The Legalization of Marijuana

Zachary Whitsett
Dr. MacNaughton
Writing 122 – Essay 1.2
27 Jan. 2010
The Legalization of Marijuana
Opponents of medical marijuana, like Karen P. Tandy, claim that marijuana is not medicine because smoking it is hazardous to health. She points out that the FDA has approved no medicines that are smoked because it is a poor way to deliver medicine (3). This ignores the fact that marijuana does not need to be smoked. Some prefer to eat it. For patients in need of dose control, the hazards of smoke and butane—found in lighters—can be avoided by using vaporizers.
Those against marijuana also praise use of the drug Marinol, which contains a synthetic form of marijuana’s active ingredient, THC. George W. Bush’s Deputy Drug Czar Andrea Barthwell claimed that marijuana users against Marinol hold their position because Marinol “does not produce a high”. This statement is false. The high produced by Marinol is enough that it is the first warning about the drug in the Physician’s Desk Reference. The oral administration of Marinol makes control of THC doses incredibly difficult, and increases the risk for adverse psychoactive effects.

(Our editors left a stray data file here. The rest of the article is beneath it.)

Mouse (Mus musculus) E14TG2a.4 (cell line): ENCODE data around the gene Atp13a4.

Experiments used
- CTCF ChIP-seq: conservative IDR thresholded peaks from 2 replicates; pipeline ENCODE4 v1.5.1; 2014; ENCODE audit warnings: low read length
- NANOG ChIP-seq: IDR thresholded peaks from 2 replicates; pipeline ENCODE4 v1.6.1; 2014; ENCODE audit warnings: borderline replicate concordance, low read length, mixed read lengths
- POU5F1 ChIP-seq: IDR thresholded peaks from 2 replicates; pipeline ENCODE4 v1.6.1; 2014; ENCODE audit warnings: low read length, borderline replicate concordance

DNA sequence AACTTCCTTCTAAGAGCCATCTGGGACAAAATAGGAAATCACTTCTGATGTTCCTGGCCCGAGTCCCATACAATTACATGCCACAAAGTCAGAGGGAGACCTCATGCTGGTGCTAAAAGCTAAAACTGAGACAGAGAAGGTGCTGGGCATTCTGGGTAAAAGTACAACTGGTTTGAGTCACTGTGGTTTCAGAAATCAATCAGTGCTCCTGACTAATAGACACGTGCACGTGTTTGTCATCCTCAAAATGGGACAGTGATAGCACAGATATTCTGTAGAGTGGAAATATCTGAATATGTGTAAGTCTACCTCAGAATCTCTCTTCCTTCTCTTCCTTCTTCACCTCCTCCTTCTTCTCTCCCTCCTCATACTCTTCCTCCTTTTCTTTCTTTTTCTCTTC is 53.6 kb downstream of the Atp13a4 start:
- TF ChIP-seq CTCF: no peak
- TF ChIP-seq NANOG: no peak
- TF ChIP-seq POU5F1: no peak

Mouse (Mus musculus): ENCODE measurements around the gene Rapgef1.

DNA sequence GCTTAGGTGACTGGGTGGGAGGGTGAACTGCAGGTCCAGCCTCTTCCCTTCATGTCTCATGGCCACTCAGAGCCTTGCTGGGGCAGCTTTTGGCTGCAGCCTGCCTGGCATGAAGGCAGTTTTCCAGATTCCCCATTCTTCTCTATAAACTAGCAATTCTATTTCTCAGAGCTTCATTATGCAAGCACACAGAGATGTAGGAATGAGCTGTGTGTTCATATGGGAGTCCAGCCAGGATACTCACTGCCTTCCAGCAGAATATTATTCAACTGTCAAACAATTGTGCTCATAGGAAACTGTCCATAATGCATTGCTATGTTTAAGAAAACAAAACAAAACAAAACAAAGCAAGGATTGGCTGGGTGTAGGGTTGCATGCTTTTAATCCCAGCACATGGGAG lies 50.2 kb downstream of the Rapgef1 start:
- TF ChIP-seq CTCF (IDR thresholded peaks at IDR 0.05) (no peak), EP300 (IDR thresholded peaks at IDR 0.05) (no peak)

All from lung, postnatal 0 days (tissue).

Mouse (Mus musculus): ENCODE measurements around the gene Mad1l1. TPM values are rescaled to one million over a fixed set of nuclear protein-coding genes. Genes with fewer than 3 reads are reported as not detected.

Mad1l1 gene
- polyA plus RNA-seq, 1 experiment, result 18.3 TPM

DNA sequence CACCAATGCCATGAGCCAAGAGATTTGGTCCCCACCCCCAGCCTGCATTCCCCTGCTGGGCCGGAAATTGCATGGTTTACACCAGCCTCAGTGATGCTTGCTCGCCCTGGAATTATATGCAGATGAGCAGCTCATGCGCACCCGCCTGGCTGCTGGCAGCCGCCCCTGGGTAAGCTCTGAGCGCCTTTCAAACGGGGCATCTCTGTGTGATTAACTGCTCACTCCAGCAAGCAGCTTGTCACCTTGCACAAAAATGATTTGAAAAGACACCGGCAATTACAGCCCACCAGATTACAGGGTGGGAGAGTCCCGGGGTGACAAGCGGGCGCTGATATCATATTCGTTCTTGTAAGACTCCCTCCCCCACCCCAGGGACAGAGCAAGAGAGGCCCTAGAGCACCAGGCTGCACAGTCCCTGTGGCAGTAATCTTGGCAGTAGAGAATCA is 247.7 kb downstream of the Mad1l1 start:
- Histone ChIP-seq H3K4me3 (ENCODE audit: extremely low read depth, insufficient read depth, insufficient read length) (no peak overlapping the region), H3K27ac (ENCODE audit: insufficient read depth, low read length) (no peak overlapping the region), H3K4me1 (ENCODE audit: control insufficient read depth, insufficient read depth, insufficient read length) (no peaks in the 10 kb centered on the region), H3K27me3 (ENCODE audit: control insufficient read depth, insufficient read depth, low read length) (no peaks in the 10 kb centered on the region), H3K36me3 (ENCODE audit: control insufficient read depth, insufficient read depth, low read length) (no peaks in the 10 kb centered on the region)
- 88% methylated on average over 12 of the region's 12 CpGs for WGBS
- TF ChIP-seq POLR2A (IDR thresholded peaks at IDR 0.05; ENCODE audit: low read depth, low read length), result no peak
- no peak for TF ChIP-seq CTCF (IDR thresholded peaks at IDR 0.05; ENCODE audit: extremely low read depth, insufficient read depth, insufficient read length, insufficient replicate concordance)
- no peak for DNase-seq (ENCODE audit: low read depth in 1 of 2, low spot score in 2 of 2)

Another major concern of marijuana legalization is the impact it would have on society. It would seem obvious that legalizing something would increase its rate of use. However, California’s Proposition 215 has shown us that this is not always the case. After that law took effect, teen marijuana use dropped over the next six years—as much as 40% (Marijuana 10).
Legalization would significantly decrease both our nation’s crime rate, and our prison population. In 2003, 1,678,200 Americans were arrested on drug charges. That year, more arrests were made for drug offenses than for murder, manslaughter, forcible rape and aggravated assault combined (Stamper 2).
Furthermore, legalization would both decrease our nation’s expenses and increase its income. About $69 billion a year is spent on the War on Drugs. This does not...